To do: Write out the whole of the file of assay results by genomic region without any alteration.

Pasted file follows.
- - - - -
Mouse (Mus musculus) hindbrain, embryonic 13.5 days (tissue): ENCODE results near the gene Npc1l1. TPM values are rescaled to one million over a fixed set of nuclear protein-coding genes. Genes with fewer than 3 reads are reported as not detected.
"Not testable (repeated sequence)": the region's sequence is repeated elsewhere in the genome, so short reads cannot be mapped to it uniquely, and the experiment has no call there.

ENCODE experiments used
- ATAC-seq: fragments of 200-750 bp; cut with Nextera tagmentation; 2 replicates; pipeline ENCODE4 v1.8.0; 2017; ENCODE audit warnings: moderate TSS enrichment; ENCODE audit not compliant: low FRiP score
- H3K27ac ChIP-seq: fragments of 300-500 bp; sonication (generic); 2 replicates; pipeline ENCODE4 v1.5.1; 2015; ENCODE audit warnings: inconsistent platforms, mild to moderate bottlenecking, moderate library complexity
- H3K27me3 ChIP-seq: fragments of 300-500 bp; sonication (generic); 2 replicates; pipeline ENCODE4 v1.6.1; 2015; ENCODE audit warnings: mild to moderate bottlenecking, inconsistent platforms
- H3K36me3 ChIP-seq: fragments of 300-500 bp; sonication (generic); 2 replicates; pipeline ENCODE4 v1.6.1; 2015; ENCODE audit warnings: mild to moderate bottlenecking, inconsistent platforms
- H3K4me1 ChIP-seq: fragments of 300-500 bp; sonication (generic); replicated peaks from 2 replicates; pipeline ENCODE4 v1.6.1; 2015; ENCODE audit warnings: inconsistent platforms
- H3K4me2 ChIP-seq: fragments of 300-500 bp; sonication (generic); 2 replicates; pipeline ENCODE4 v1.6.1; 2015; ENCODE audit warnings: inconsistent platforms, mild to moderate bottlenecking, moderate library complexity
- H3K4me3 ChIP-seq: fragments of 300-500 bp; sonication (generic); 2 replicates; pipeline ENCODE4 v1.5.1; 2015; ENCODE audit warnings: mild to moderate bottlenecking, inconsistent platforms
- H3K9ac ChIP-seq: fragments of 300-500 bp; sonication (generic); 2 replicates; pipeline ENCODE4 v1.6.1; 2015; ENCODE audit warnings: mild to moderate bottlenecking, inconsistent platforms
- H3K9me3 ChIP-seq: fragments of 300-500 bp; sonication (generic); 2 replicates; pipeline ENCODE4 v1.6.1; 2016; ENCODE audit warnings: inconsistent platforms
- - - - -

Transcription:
Mouse (Mus musculus) hindbrain, embryonic 13.5 days (tissue): ENCODE results near the gene Npc1l1. TPM values are rescaled to one million over a fixed set of nuclear protein-coding genes. Genes with fewer than 3 reads are reported as not detected.
"Not testable (repeated sequence)": the region's sequence is repeated elsewhere in the genome, so short reads cannot be mapped to it uniquely, and the experiment has no call there.

ENCODE experiments used
- ATAC-seq: fragments of 200-750 bp; cut with Nextera tagmentation; 2 replicates; pipeline ENCODE4 v1.8.0; 2017; ENCODE audit warnings: moderate TSS enrichment; ENCODE audit not compliant: low FRiP score
- H3K27ac ChIP-seq: fragments of 300-500 bp; sonication (generic); 2 replicates; pipeline ENCODE4 v1.5.1; 2015; ENCODE audit warnings: inconsistent platforms, mild to moderate bottlenecking, moderate library complexity
- H3K27me3 ChIP-seq: fragments of 300-500 bp; sonication (generic); 2 replicates; pipeline ENCODE4 v1.6.1; 2015; ENCODE audit warnings: mild to moderate bottlenecking, inconsistent platforms
- H3K36me3 ChIP-seq: fragments of 300-500 bp; sonication (generic); 2 replicates; pipeline ENCODE4 v1.6.1; 2015; ENCODE audit warnings: mild to moderate bottlenecking, inconsistent platforms
- H3K4me1 ChIP-seq: fragments of 300-500 bp; sonication (generic); replicated peaks from 2 replicates; pipeline ENCODE4 v1.6.1; 2015; ENCODE audit warnings: inconsistent platforms
- H3K4me2 ChIP-seq: fragments of 300-500 bp; sonication (generic); 2 replicates; pipeline ENCODE4 v1.6.1; 2015; ENCODE audit warnings: inconsistent platforms, mild to moderate bottlenecking, moderate library complexity
- H3K4me3 ChIP-seq: fragments of 300-500 bp; sonication (generic); 2 replicates; pipeline ENCODE4 v1.5.1; 2015; ENCODE audit warnings: mild to moderate bottlenecking, inconsistent platforms
- H3K9ac ChIP-seq: fragments of 300-500 bp; sonication (generic); 2 replicates; pipeline ENCODE4 v1.6.1; 2015; ENCODE audit warnings: mild to moderate bottlenecking, inconsistent platforms
- H3K9me3 ChIP-seq: fragments of 300-500 bp; sonication (generic); 2 replicates; pipeline ENCODE4 v1.6.1; 2016; ENCODE audit warnings: inconsistent platforms